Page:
I began the blog with a description of a bee swarm and I used it as an analogy for my experiences in the course. Now I have an opportunity to sit back and reflect a bit. The swarm will be part of the course I am building -- Beginner Beekeeping Course, and the swarm will be part of the course. My screencast has already been incorporated as well.
Where did I spend a lot of my time? Honestly, it was learning the technology. Sandy was a tremendous help to me. For example, I visited her three times today with various issues, and she helped me through them, but I also found that things did not work well for her at times either. The experience made me feel good to a degree, because I did not feel too bad when she had problems as well, and my frustration declined.
One part that took me a substantial amount of time was setting up a new course (beginning beekeeper course) and trying to install it on Canvas. I tried to copy Dave's page, in so doing, I discovered that tables were involved, tables did not move using the placement buttons, and even Sandy had difficulty. We eventually decided that part of the problem was the browser I was using. Then I vaguely remembered that Dave liked Chrome. I am starting to ponder the change from Explorer to Chrome.
I have concluded that I need to spend more time on Canvas in a consistent manner. I have not taught an on-line course, and my major experience with Canvas is the grading system. I have to move to a new level of familiarity with Canvas to move to the delivery of an on-line course.
The course also made me yearn for uninterrupted time. My phone would ring, someone would knock on my door, a family member interrupted, etc., and I was again reminded how I yearn for uninterrupted time where I can focus, follow a line of thought, and make progress.
Where to I go with the swarm analogy? My thoughts are that similar to a swarm, there all untold possibilities of what can be done with on-line technology much the same as a swarm -- there is tremendous potential for what can be done!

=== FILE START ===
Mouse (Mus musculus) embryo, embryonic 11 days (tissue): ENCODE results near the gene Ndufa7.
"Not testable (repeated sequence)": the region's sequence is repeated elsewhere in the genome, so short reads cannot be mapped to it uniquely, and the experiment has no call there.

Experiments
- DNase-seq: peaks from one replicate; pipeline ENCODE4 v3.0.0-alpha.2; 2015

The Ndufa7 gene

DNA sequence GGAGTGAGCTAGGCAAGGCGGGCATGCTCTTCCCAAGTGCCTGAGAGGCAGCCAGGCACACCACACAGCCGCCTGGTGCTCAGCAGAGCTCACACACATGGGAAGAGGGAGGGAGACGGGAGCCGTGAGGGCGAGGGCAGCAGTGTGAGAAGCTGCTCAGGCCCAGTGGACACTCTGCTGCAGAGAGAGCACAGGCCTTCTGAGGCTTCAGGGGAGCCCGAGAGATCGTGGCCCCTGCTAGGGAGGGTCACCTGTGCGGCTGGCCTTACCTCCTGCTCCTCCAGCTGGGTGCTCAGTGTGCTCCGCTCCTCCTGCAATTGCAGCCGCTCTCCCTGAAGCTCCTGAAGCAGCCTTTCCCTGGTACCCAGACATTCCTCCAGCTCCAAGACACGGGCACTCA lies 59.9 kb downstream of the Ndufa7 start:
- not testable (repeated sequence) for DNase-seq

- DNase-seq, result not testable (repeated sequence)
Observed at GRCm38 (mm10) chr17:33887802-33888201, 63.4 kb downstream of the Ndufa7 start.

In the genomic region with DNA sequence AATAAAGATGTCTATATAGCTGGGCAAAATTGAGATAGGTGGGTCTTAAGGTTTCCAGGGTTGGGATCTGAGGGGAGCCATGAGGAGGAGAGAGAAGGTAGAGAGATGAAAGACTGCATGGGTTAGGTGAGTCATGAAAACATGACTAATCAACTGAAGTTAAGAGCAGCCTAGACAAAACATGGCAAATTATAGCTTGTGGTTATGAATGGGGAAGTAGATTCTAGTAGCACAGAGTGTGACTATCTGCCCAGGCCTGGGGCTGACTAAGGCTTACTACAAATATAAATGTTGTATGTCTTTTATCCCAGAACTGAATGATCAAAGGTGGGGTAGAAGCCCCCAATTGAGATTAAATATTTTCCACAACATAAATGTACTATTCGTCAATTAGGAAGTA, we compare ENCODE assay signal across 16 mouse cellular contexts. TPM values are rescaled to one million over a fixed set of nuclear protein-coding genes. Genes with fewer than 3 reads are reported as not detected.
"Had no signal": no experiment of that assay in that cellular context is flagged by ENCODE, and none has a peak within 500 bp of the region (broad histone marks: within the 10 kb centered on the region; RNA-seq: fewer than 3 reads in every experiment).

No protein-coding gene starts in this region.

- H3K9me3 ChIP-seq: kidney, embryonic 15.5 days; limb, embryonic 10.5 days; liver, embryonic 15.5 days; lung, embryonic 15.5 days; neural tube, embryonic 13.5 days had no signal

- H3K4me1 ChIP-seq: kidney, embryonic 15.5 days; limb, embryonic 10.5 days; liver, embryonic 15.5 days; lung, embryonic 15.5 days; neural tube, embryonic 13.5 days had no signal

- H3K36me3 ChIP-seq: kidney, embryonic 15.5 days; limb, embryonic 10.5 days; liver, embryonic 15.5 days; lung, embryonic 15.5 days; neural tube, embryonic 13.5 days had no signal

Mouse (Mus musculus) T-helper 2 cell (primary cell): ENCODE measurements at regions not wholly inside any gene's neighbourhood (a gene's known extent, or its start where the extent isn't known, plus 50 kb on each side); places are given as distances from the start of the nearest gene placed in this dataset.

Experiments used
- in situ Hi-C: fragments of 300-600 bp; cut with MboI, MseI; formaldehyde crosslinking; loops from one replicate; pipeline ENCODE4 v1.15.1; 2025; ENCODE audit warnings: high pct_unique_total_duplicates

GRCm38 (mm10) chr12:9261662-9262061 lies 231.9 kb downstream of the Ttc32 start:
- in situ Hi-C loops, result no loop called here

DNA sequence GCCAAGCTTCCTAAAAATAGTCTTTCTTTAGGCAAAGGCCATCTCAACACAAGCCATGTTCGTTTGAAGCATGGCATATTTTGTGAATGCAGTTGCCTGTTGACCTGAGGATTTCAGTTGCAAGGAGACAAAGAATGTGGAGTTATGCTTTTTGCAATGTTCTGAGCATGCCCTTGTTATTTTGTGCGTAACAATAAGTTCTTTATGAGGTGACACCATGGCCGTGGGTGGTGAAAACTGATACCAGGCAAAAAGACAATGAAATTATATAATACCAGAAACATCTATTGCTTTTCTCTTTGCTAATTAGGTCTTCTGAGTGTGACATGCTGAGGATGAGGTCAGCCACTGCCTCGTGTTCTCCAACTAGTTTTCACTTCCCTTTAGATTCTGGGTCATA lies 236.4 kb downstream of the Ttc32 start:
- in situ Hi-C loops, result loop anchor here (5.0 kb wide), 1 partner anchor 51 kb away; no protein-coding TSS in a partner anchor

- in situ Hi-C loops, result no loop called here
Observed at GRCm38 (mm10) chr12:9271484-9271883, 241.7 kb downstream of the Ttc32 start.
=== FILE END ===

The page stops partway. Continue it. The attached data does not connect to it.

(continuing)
Tuesday, September 22, 2015
How do I connect my initial swarm description with Bolt 101? For me, it is not hard. My description of people fearing a swarm -- people being afraid of being attacked by a "gazillion stingers" describes me when it comes to on-line education. I have been imprinted, not by cartoons about distance education, but by experiences that have made me grow callous, weary, cautious, and skeptical.
Just a side note, I suddenly noticed myself using the words distance education when the description is now on-line education. I will have to think about that change a bit more, but I will save it for later.
Back to the swarm . . . I have been imprinted with previous experiences which have not always been pleasant because I invested a lot of time and energy into my experiences, and after all was said and done, I questioned the benefit. I come into the activity "imprinted" much the same as a person has been imprinted with an understanding of a swarm of bees. You may say the activity is not imprinting but is just another word for experience. Maybe. Nevertheless, I find myself hesitant in a similar way just as a person who he hesitant to learn about a swarm of bees. Just as Fictorie commented that he "would have taken a wide detour and would not have made any sudden moves," I find myself quite comfortable doing the same with on-line education based on my experiences.